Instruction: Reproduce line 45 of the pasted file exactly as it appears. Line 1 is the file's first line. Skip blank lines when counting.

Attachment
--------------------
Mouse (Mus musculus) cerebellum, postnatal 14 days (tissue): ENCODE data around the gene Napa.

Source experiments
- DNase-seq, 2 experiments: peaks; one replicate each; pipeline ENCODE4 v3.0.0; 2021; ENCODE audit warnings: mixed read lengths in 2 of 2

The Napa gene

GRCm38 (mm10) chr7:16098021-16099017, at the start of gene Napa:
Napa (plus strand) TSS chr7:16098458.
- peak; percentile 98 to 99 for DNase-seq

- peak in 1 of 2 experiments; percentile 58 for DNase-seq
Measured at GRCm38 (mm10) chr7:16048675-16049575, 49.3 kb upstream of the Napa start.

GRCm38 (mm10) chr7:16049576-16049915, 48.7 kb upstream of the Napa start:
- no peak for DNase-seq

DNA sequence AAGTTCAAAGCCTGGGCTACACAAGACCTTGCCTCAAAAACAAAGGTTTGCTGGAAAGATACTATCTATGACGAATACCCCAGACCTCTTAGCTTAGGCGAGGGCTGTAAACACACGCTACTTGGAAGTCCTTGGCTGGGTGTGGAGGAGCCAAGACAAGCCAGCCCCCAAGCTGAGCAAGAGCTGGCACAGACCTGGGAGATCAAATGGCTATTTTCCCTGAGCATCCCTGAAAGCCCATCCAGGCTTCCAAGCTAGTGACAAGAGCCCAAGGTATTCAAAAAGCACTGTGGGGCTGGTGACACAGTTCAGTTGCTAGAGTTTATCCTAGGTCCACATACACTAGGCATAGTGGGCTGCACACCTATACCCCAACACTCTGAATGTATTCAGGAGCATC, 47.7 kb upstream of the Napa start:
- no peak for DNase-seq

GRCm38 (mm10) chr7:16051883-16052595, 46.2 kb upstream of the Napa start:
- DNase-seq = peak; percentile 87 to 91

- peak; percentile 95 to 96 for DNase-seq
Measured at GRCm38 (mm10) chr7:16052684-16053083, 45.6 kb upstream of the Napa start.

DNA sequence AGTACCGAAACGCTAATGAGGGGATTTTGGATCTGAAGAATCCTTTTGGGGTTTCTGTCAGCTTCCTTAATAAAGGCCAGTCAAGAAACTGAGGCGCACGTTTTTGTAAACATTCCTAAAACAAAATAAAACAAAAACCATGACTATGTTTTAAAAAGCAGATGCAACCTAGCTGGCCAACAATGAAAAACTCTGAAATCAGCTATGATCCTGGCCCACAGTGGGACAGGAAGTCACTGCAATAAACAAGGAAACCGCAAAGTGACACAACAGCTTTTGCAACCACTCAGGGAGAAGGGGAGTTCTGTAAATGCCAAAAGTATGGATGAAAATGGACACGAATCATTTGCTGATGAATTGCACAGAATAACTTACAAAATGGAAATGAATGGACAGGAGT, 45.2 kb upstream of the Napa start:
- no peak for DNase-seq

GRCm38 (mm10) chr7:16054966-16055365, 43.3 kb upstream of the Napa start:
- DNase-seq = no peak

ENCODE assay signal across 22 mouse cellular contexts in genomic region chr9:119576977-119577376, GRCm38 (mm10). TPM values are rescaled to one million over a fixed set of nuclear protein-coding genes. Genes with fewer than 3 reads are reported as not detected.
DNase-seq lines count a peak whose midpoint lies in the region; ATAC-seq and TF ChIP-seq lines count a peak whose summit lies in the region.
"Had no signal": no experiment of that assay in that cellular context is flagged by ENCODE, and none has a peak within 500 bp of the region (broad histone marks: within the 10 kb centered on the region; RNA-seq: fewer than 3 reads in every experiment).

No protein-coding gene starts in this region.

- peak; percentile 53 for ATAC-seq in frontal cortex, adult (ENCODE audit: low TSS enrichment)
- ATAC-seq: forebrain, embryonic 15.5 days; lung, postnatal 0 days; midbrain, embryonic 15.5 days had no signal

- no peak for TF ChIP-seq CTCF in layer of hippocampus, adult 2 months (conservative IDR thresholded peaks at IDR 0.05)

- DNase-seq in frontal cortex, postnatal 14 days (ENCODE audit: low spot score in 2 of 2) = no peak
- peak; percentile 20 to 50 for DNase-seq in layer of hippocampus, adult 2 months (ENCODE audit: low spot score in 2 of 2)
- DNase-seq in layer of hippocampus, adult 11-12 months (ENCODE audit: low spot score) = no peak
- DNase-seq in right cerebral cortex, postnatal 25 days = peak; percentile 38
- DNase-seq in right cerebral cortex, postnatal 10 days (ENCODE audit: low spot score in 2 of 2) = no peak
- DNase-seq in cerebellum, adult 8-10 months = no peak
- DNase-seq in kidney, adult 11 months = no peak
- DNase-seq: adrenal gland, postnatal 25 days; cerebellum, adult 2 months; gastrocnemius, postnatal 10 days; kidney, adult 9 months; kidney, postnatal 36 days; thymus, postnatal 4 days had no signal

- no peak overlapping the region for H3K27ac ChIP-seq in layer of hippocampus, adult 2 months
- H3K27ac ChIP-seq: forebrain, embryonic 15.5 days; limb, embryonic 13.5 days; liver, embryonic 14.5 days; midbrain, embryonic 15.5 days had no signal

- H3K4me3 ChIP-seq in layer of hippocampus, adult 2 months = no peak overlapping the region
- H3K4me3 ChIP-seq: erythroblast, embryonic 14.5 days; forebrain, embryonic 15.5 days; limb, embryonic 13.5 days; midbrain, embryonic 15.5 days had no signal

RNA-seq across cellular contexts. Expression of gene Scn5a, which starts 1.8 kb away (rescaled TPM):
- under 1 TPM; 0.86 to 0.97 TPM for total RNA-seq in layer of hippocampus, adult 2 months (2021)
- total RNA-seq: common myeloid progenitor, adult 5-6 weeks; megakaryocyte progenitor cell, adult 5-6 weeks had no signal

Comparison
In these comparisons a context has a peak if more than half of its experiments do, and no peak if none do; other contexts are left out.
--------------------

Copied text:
In these comparisons a context has a peak if more than half of its experiments do, and no peak if none do; other contexts are left out.